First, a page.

A lot of cured meats do have added sugar, but it is not impossible to find those that don't.
Things that are OUT on your Whole30 charcuterie board:
Cheese, crackers (even gluten and grain free one, because SWYPO), added sugars or sweeteners of any kind, anything with added non-Whole30 compliant ingredients.
This has always been hard for me to follow, so I err on the side of caution and just always assume most everything is off limits if I can't pronounce it or don't have it in my kitchen. This is also just a good rule in general to keep junk out of your body!
Whole30 charcuterie board
One of the coolest things about a charcuterie board, in my opinion, is that it is a very tactile eating experience.
No utensils necessary for eating items from a charcuterie board!
When you're on Whole30, all the cooking and dishwashing can get to be tiresome. By the end (ok, let's be honest, after the first week) you don't really want to look at another dish...or the stove.
One of my key hacks for this is leftovers, but this Whole30 charcuterie board is another great answer.
It doesn't require any cooking - at all! Everything can be pulled right out of it's container or package, artfully arranged on a board or plate, and served immediately.
I find it to feel downright luxurious - no cooking, and oh, look, no cleaning either! Just pop that plate in the dishwasher and you're done.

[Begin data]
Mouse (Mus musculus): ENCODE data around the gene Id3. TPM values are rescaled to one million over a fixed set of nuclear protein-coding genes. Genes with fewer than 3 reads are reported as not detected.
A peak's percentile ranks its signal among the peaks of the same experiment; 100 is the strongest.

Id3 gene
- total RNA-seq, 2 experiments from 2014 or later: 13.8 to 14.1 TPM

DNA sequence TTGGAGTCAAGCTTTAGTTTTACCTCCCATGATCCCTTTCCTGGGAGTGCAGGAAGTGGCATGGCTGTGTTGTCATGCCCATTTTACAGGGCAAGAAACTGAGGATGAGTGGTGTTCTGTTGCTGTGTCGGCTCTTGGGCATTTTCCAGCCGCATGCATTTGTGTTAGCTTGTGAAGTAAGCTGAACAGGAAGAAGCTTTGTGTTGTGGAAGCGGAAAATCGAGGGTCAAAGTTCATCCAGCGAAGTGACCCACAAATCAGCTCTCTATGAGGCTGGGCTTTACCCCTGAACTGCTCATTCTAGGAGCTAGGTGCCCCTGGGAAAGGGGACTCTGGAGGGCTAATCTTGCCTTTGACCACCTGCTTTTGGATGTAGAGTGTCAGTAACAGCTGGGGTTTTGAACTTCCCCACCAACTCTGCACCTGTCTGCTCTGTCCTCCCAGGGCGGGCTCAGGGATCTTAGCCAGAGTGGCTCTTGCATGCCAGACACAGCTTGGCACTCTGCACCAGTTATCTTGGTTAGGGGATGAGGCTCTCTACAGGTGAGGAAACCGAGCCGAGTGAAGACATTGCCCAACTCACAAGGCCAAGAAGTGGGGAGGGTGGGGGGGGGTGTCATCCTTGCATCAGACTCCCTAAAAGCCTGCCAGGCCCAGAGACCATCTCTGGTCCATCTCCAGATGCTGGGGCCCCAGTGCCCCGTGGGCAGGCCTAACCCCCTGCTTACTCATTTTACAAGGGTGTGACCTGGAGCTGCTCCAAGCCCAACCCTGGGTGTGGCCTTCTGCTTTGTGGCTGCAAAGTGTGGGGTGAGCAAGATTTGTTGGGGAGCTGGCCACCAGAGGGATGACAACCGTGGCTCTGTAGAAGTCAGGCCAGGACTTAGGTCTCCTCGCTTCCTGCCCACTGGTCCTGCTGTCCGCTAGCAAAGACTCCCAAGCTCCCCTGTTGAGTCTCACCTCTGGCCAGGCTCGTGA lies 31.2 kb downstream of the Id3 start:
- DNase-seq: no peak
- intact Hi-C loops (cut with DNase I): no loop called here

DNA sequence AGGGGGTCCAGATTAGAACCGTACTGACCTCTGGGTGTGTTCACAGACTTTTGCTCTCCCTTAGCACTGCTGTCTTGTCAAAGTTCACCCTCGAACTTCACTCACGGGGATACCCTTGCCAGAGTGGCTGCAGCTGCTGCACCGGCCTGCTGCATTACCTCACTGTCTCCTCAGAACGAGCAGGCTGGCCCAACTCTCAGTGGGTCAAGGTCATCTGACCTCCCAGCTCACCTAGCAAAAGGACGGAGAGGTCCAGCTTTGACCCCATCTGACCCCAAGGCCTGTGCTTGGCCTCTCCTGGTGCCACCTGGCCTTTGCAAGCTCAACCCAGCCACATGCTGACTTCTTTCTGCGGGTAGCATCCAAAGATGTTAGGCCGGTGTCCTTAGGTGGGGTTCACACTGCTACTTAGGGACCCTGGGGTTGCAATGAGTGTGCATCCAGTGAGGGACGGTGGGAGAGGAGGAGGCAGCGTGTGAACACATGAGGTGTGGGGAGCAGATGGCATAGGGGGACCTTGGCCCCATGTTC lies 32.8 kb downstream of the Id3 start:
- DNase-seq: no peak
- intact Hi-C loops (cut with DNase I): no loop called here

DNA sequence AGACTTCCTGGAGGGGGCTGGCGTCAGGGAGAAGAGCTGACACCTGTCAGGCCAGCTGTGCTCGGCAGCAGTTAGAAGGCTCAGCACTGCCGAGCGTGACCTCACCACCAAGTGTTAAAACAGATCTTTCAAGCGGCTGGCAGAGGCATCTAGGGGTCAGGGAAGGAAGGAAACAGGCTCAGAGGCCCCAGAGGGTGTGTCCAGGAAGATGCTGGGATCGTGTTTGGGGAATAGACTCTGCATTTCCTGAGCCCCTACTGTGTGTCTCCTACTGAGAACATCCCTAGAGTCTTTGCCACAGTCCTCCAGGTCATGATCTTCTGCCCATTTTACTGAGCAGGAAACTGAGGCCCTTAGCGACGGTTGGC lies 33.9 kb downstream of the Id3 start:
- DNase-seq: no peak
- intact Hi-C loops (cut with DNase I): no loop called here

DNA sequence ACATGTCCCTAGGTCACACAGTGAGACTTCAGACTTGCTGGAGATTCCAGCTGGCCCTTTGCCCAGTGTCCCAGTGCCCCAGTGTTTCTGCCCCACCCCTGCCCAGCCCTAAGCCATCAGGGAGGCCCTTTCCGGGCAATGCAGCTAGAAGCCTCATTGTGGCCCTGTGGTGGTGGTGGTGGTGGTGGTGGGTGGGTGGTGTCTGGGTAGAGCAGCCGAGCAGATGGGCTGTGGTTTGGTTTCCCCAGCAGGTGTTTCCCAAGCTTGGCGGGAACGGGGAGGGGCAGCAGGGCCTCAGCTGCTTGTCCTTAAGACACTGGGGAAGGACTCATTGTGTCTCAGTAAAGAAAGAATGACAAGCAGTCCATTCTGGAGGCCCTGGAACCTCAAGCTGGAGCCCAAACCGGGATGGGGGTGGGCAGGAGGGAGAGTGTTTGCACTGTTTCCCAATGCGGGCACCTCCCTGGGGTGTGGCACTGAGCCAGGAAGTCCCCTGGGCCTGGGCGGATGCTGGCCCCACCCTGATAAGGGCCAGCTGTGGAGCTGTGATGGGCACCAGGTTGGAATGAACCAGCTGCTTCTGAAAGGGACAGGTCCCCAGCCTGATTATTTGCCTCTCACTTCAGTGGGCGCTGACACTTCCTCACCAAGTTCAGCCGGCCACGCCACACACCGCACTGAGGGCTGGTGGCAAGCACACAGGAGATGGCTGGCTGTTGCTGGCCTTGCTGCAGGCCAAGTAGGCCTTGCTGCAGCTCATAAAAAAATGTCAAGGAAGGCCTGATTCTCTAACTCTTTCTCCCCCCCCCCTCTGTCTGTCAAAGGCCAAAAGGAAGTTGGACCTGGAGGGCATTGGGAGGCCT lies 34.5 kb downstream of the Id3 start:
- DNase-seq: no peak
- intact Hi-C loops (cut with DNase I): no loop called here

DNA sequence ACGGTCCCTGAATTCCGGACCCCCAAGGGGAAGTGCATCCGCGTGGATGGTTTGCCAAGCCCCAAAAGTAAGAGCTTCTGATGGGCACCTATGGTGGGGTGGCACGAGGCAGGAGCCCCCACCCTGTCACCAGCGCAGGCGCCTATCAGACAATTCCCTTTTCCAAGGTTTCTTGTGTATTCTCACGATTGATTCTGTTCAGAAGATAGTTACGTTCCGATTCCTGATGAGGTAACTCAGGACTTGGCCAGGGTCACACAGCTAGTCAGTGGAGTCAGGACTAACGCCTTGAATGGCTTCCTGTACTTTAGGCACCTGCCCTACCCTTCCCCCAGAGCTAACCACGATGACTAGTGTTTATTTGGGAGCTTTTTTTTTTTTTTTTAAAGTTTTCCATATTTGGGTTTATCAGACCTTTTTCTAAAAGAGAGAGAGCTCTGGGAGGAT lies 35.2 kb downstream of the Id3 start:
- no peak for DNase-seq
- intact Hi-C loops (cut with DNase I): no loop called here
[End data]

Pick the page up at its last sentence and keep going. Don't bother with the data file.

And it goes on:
Whole30 charcuterie board ingredients
These are the Whole30 charcuterie board ingredients that I used, shown below. Get creative! You can wander the grocery store and see what you can find for your board.
Remember, this is YOUR Whole30 charcuterie board, so make it your own!
Applegate Farms sliced deli turkey
Prosciutto (almost always just pork and salt)
Aidells Chicken & Apple Smoked Sausage
Gardenia mix - cauliflower, carrots, peppers
What else could you include?
Some of my ideas for my next Whole30 charcuterie board include:
Blood orange slices
pickled red onions
Hard boiled eggs
Get creative, and share your ideas in the comments below!
- Applegate Farms sliced deli turkey
- Aidells Chicken & Apple Smoked Sausage
- Beef Biltong
- Red and green grapes
- Pickled asparagus
- Giardiniera mix - pickled cauliflower, carrots, peppers
- Arrange all ingredients on a large cutting board or platter in a visually appealing way. There are no wrong answers!
- Chill for serving later, or serve immediately.
- Do NOT do any cooking or dishes. This is a very important step, do not skip it!
Don't forget to read your labels! It's common for cured meats to have sugar, dextrose, or other additives in them that make them not Whole30 compliant. A great rule of thumb is if you can't pronounce it or you aren't sure what it is, it's best to just steer clear of it. This helps keep junk out of your body in general.
Same rule applies for pickled vegetables - sugar is a common ingredient. You might have to spend a bit more to get some without. Gardineria is usually a safe bet, and priced friendly, but still...read. those. labels.
You can always pickle your own veggies! Just chop, add to a jar, pour over some vinegar, water, and spices you want to add, and stick in the fridge for a day or two. I keep pickled red onions on hand almost all the time. Just leave out the coconut sugar for Whole30.
Nutrition information will vary depending on what you put on your board and how much of it you eat. But honestly, I don't want you worrying about calorie count on Whole30 anyway. Eat when you're hungry. Stop when you're full.